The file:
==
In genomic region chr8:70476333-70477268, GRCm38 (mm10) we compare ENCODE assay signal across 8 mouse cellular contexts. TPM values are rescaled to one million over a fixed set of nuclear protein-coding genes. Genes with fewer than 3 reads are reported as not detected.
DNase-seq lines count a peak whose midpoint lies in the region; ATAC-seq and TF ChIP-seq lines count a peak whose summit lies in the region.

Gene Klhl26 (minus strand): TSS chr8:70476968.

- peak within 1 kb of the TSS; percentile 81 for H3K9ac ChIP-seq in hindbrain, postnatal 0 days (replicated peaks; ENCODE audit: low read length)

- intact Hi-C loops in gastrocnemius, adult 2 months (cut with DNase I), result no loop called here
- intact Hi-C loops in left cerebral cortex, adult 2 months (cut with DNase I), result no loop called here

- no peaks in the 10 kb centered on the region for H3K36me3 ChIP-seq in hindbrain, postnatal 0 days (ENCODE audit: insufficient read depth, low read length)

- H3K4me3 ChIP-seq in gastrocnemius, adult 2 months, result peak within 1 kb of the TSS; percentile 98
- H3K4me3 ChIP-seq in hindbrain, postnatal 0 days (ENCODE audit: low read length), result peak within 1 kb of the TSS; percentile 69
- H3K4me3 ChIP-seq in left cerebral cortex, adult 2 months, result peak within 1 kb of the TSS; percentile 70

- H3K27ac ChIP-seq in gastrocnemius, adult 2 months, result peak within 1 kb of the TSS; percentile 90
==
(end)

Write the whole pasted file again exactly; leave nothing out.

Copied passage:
In genomic region chr8:70476333-70477268, GRCm38 (mm10) we compare ENCODE assay signal across 8 mouse cellular contexts. TPM values are rescaled to one million over a fixed set of nuclear protein-coding genes. Genes with fewer than 3 reads are reported as not detected.
DNase-seq lines count a peak whose midpoint lies in the region; ATAC-seq and TF ChIP-seq lines count a peak whose summit lies in the region.

Gene Klhl26 (minus strand): TSS chr8:70476968.

- peak within 1 kb of the TSS; percentile 81 for H3K9ac ChIP-seq in hindbrain, postnatal 0 days (replicated peaks; ENCODE audit: low read length)

- intact Hi-C loops in gastrocnemius, adult 2 months (cut with DNase I), result no loop called here
- intact Hi-C loops in left cerebral cortex, adult 2 months (cut with DNase I), result no loop called here

- no peaks in the 10 kb centered on the region for H3K36me3 ChIP-seq in hindbrain, postnatal 0 days (ENCODE audit: insufficient read depth, low read length)

- H3K4me3 ChIP-seq in gastrocnemius, adult 2 months, result peak within 1 kb of the TSS; percentile 98
- H3K4me3 ChIP-seq in hindbrain, postnatal 0 days (ENCODE audit: low read length), result peak within 1 kb of the TSS; percentile 69
- H3K4me3 ChIP-seq in left cerebral cortex, adult 2 months, result peak within 1 kb of the TSS; percentile 70

- H3K27ac ChIP-seq in gastrocnemius, adult 2 months, result peak within 1 kb of the TSS; percentile 90